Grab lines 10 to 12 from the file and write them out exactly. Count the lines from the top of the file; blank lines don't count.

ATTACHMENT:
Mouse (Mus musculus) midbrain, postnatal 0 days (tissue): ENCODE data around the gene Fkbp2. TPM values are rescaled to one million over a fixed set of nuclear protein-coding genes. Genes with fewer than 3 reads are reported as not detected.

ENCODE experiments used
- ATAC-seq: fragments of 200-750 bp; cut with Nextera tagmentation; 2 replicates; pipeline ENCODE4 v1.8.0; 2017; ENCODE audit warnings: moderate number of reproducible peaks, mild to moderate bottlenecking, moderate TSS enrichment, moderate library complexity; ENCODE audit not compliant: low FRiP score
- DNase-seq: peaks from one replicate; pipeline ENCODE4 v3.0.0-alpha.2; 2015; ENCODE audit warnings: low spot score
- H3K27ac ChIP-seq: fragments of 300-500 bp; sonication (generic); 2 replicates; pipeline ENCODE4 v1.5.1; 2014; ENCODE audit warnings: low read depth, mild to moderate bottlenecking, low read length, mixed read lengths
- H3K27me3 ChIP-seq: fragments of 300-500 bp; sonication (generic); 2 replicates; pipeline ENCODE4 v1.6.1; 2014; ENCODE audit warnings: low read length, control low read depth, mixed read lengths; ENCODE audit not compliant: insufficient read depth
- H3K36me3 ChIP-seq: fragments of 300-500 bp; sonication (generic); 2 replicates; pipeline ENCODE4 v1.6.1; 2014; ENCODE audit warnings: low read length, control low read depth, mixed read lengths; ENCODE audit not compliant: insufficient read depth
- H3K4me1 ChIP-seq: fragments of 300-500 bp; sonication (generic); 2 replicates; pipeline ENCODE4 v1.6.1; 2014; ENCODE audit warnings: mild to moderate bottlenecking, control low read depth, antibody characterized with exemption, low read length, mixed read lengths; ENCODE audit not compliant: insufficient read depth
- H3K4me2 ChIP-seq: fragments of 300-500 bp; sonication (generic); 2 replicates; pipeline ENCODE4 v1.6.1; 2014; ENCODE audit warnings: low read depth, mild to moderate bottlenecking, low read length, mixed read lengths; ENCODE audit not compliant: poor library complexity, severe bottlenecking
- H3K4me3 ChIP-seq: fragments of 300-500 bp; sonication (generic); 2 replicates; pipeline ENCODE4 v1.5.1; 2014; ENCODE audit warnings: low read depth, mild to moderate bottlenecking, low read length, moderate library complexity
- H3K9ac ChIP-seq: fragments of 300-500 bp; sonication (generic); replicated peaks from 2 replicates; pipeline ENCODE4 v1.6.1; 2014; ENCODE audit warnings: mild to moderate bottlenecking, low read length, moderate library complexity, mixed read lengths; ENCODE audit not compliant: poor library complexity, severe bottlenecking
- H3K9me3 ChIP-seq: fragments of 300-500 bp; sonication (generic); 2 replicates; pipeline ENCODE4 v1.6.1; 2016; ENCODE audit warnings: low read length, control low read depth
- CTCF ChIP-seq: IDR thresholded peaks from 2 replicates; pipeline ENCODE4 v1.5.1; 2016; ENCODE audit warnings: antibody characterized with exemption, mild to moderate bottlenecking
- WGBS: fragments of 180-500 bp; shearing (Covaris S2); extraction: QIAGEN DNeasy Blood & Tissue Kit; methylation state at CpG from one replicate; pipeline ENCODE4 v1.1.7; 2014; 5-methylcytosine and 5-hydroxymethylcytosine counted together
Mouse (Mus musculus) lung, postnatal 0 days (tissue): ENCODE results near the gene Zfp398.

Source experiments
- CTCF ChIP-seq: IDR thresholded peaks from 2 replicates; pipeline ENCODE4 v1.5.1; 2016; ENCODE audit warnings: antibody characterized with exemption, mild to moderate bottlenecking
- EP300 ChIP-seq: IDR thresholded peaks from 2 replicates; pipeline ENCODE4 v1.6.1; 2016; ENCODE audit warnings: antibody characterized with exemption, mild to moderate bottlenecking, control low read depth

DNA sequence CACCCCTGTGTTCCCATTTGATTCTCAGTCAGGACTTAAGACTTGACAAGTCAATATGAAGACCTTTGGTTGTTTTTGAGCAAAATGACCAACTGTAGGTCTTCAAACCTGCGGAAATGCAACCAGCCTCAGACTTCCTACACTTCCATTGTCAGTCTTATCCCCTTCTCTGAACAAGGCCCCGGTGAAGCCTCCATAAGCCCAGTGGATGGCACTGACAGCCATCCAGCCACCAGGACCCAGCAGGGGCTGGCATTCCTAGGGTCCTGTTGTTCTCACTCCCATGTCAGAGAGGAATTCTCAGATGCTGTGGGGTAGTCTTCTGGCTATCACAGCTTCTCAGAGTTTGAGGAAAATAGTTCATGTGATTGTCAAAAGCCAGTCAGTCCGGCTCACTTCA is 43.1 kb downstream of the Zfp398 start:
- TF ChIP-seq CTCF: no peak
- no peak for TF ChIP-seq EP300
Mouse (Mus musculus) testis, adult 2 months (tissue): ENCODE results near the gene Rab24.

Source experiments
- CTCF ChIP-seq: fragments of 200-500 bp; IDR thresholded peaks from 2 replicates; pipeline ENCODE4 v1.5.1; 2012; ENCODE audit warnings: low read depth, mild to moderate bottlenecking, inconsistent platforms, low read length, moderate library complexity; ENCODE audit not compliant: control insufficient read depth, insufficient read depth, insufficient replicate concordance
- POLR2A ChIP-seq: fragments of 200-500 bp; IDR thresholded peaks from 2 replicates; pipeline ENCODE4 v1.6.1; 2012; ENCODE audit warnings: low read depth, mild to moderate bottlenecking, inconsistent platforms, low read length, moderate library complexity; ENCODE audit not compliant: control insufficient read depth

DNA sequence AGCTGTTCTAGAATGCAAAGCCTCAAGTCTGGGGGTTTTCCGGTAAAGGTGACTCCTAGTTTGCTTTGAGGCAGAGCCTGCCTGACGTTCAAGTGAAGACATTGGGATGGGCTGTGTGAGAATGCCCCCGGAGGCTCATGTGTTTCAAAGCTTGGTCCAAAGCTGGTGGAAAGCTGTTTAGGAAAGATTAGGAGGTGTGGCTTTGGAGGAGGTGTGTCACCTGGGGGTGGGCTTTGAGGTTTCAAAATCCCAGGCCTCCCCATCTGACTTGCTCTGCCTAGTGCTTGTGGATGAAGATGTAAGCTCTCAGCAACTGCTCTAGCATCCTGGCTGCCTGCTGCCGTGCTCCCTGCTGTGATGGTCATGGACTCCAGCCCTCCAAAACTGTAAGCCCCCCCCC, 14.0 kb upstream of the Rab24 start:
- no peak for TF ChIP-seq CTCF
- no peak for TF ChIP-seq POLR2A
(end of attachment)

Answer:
- H3K4me3 ChIP-seq: fragments of 300-500 bp; sonication (generic); 2 replicates; pipeline ENCODE4 v1.5.1; 2014; ENCODE audit warnings: low read depth, mild to moderate bottlenecking, low read length, moderate library complexity
- H3K9ac ChIP-seq: fragments of 300-500 bp; sonication (generic); replicated peaks from 2 replicates; pipeline ENCODE4 v1.6.1; 2014; ENCODE audit warnings: mild to moderate bottlenecking, low read length, moderate library complexity, mixed read lengths; ENCODE audit not compliant: poor library complexity, severe bottlenecking
- H3K9me3 ChIP-seq: fragments of 300-500 bp; sonication (generic); 2 replicates; pipeline ENCODE4 v1.6.1; 2016; ENCODE audit warnings: low read length, control low read depth